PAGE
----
Saturday, September 4, 2010
Never Shout Never - Harmony
Never Shout Never - Harmony
2010 Loveway/Sire Records
Never Shout Never returned recently with their first full length album, Harmony. The band with roots in Joplin, Mississippi garnered a lot of attention with 2009’s Summer EP, earning features from outlets such as Billboard Magazine, Alternative Press, AMP Magazine and MTV’s TRL. Harmony finds Never Shout Never exploring new sounds, choosing a more acoustic folk/rock path than you might expect from their post-punk roots.
Harmony opens with the title track, a highly simplistic and redundant folk/rock track that is likely to have some commercial appeal. The acoustic arrangement here is appealing, but the repetitive nature of the song is likely to grate on a few nerves. "This Sh!t Getz Old" is a highly infectious bit of acoustic pop music that is so catchy you'll overlook the banal lyrical constructs it contains. "Cheatercheaterbestfriendeater" is a calling of accounts for a digital age; a somewhat clinical yet emotionally mature review of a shallow ending to a shallow relationship. "Lovesick" may be the emotional epilogue to "Cheatercheaterbestfriendeater", written with a flair that suggests someone's been listening to 1960's cabaret music rather than the current crop of pop songs. It's a well-constructed song with a great melody and a catchy but quiet feel.
"Piggy Bank" sings the praises of being with someone who appreciates the simple things, particularly when the simple things are all you can afford. It's a highly catchy tune that will have your toes tapping even if the rhyming scheme is occasionally on the far side of awkward. "First Dance" features some impressive vocal harmonies and has the sort of pacing and feel that leads to chart success. Rapid-fire lyrics in the verses resolve into a chorus you'll be humming in your sleep. "Trampoline" is about the building tension of a fledgling relationship and the stops and starts brought on by a prior bad experience. The arrangement is highly inventive and illustrative of the way such relationships might run; a surprisingly subtle bit of song craft. "Sweet Perfection" is a fun little country-style romp that attempts to convince an intended paramour how wonderful things might be. It's a charming tune with real life and is perhaps the most likely track on the album to be on continuous repeat on your MP3 player. On "Sellout" Never Shout Never take themselves and the music industry to task for the tendency to place image over music and creation; the sort of song a major label wouldn't have allowed even five/ten years ago. In the age of "independent" labels established with the financial support of the majors it's only a little less surprising. The song works, but does have a whiny quality to it that will turn some off.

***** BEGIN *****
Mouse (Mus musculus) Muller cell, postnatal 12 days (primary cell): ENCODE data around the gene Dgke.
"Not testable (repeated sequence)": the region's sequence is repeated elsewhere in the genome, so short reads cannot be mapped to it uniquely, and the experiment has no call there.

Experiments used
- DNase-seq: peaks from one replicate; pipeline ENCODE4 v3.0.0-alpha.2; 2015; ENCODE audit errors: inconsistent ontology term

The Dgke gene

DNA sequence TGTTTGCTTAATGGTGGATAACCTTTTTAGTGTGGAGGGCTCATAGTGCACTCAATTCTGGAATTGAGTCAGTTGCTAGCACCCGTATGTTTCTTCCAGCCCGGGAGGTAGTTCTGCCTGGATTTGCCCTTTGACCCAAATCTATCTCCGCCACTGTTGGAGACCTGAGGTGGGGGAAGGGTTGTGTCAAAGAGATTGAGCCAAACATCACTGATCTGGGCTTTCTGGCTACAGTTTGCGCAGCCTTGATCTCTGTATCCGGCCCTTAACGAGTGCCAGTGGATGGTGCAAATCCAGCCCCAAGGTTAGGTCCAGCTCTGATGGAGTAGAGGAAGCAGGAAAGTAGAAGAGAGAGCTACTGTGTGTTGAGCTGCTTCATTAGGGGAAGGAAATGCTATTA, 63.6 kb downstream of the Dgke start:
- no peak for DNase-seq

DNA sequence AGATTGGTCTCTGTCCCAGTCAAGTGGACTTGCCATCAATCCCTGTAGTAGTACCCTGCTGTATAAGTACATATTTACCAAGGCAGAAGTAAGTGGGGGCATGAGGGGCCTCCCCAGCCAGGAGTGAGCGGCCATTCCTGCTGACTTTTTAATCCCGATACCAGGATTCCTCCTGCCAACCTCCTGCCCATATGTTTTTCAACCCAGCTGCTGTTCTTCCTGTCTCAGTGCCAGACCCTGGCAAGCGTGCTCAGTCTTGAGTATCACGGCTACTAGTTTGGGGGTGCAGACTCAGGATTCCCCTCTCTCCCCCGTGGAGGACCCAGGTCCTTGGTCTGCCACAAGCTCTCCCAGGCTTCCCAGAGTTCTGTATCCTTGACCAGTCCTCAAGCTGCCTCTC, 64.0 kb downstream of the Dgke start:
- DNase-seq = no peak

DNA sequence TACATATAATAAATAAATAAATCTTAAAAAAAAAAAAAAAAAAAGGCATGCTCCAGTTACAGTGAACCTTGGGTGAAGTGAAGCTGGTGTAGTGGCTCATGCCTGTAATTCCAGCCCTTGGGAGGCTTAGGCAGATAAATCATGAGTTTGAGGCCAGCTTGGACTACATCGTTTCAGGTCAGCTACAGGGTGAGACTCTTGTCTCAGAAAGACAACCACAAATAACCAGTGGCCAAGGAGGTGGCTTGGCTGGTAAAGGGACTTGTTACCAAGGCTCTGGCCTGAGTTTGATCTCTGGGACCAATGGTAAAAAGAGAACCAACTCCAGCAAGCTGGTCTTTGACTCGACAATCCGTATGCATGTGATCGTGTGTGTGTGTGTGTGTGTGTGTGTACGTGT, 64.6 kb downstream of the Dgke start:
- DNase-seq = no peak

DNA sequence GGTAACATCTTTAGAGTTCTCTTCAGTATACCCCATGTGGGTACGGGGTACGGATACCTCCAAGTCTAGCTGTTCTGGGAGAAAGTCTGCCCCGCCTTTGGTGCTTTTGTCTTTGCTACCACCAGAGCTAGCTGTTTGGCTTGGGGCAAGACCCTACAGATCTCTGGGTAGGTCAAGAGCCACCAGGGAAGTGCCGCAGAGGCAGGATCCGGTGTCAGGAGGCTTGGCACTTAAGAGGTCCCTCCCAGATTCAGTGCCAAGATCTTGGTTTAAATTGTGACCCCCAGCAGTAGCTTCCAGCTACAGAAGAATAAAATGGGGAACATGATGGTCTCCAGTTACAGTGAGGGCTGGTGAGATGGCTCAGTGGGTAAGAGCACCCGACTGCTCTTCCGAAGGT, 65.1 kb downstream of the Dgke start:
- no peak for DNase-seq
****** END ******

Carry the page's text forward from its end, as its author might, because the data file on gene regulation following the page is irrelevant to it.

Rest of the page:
Never Shout Never hit the big time and make a sudden left turn musically, sticking to mostly acoustic folk/rock songs on Harmony. The result is generally very good and occasionally stunning. Never Shout Never does occasionally suffer an awkward moment in their lyrics, but bulls their way through like it doesn't matter. The music tends to be so catchy and/or memorable they are probably right. Never Shout Never, in essence, takes several giant leaps forward artistically with Harmony, overcoming the sort of sophomore doldrums that afflict many bands with blunt acoustic force. The band has its idiosyncrasies, but there's something in the chemistry of Never Shout Never that makes you want to overlook the small blemishes; like that one friend in every group that's a little off-kilter but no one has a bad word to say about. Never Shout Never will sneak up on you and have you hooked on their melodies before you know what hit you.
Rating: 4 Stars (Out of 5)
Learn more about Never Shout Never at http://www.nevershoutnever.com/ or www.myspace.com/nevershoutnever. Harmony is available from Amazon.com as a Deluxe CD, Standard CD, Explicit Download, or Clean Download. iTunes has the album in both Explicit and Clean versions.